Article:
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September 5, 2011

Keep the Faith

It wasn’t supposed to be like this. Once this infant republic styled the United States of America adopted a new constitution, all would be well. With a single, energetic executive to lead the way, our borders would be secure, our trade protected, our flag respected. A president and commander-in-chief would give the country what it desperately needed: energy in the executive.

Alexander Hamilton explained it in Federalist Paper No. 70 (“The energy of the executive is the bulwark of the national security…”), and so long as the president was George Washington, his thesis would prove perfectly sound, even prophetic. The young republic had finally got a strong hand on the tiller in its first president.

It wasn’t supposed to be like this. Once this infant republic styled the United States of America adopted a new constitution, all would be well. With a single, energetic executive to lead the way, our borders would be secure, our trade protected, our flag respected. A president and commander-in-chief would give the country what it desperately needed: energy in the executive.

Alexander Hamilton explained it in Federalist Paper No. 70 (“The energy of the executive is the bulwark of the national security…”), and so long as the president was George Washington, his thesis would prove perfectly sound, even prophetic. The young republic had finally got a strong hand on the tiller in its first president.

Trusted by all, the old general could solicit the most diametrically opposed counsel – from Hamilton on one side, Jefferson on the other – and steer a statesmanlike course between them.

Indeed, the new Constitution had been framed with Washington as the model for its chief executive. And he lived up to expectations. He could withstand outbursts of public reaction against those of his decisions that were as unpopular as they were necessary at the time. For example, Jay’s Treaty sealing the peace with Great Britain even at a time of nationalist fervor when anti-British feelings still ran strong.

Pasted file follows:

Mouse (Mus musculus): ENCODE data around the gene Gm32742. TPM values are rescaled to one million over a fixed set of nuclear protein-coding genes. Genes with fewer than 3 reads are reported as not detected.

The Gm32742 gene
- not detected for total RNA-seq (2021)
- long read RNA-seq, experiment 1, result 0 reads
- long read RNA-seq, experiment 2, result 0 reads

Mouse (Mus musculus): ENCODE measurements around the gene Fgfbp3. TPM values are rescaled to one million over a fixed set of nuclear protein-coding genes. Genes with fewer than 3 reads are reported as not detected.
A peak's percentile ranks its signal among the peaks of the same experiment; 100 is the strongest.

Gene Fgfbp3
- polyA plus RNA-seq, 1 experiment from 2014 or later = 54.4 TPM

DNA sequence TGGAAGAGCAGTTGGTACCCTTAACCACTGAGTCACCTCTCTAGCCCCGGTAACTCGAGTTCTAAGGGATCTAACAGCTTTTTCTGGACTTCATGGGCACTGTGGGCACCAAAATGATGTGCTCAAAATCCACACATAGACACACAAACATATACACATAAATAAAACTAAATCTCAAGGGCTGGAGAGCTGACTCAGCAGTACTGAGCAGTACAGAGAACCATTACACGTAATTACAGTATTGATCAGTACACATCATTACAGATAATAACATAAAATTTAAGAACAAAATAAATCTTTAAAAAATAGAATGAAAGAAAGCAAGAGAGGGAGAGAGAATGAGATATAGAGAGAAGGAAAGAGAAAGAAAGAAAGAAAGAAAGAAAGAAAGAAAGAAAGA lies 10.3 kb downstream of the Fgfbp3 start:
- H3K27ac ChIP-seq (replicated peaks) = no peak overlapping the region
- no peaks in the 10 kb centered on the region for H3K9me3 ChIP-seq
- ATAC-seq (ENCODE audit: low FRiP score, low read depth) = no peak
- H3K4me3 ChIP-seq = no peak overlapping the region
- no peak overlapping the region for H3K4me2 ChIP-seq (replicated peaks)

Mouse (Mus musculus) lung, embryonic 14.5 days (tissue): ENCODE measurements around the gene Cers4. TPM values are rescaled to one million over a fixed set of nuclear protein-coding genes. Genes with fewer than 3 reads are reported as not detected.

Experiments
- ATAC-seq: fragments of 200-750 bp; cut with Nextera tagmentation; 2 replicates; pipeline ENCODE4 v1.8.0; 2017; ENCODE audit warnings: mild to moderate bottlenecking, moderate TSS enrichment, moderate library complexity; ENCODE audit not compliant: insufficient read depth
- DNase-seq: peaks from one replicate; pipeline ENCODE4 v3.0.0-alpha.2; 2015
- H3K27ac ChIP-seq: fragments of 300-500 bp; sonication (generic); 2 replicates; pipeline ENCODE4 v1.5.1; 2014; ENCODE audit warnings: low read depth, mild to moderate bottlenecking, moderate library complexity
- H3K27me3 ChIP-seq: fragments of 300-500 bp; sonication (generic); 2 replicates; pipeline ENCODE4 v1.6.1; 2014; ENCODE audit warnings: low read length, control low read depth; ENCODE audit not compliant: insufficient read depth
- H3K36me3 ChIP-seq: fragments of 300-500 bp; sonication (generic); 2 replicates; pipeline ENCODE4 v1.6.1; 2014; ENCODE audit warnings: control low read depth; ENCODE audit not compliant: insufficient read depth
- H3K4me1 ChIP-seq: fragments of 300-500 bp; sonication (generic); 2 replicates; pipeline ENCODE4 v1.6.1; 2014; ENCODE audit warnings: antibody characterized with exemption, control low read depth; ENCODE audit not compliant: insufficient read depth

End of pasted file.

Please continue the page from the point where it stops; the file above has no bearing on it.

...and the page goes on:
At home, he put down the Whisky Rebellion against the new excises on that popular commodity. He acted decisively yet mercifully, pardoning all once the rebellion was over and order restored.

Washington remained steadfast throughout, exercising a constancy of purpose that served him and his country well, as it always did.

But once Washington and his generation were gone, the Constitution proved a less than perfect guard against the passions of the multitudes. For no system can be any better than those who are in charge of it. Not even the Constitution of the United States, our political bible.

By the time Alexis de Tocqueville was writing his study of “Democracy in America,” our French visitor was wondering whether a democracy like ours, or any democracy, was capable of framing and following a coherent foreign policy.

Tocqueville did not deny that a democracy might handle domestic affairs well enough, even superbly. His admiration for this new species called Americans was almost unbounded in that respect. But the conduct of foreign affairs, he argued, required quite different capacities:

“Foreign politics demands scarcely any of the qualities which are peculiar to a democracy; they require, on the contrary, the perfect use of almost all those in which it is deficient (for) a democracy can only with great difficulty regulate the details of an important undertaking, persevere in a fixed design, and work out its execution in spite of serious obstacles. It cannot combine its measures with secrecy or await their consequences with patience.”

Tocqueville was right about many things, which is why the student of American politics, government and society in general would do well to re-read “Democracy in America” at least once a year. For example, he foresaw how slavery would make civil war inevitable, and threaten the Union itself. He foretold the cruel extirpation of the American Indian, and even the confrontation with Russia in a then distant future.

But our French friend and well-wisher put too much emphasis on the political structure of the American system – its advantages and disadvantages, its potential and its limits – and not enough on the quality and character of those at the head of it, which can make all the difference. Personnel is still policy.

For reasons hard to explain except by a providential grace, at just those moments when the country required a great leader, one would emerge out of the usual swirl of passions and parties that mark a democracy, and set a new course for the ship of state safely past the shoals ahead – a Washington, a Lincoln, a Franklin Roosevelt or Ronald Reagan. Each made all the difference.

Now, once again, in both foreign and domestic affairs, the Republic drifts. Surely not even the most confirmed of Pollyannas would see any great constancy of purpose in the largely ad hoc maneuvers of the Republic’s leaders today. But those of us who live by faith have come to expect grace – indeed, to depend on it. Maybe that’s why we wait confidently, expectantly, for the morrow. Keep the faith.

© 2011 TRIBUNE MEDIA SERVICES, INC.

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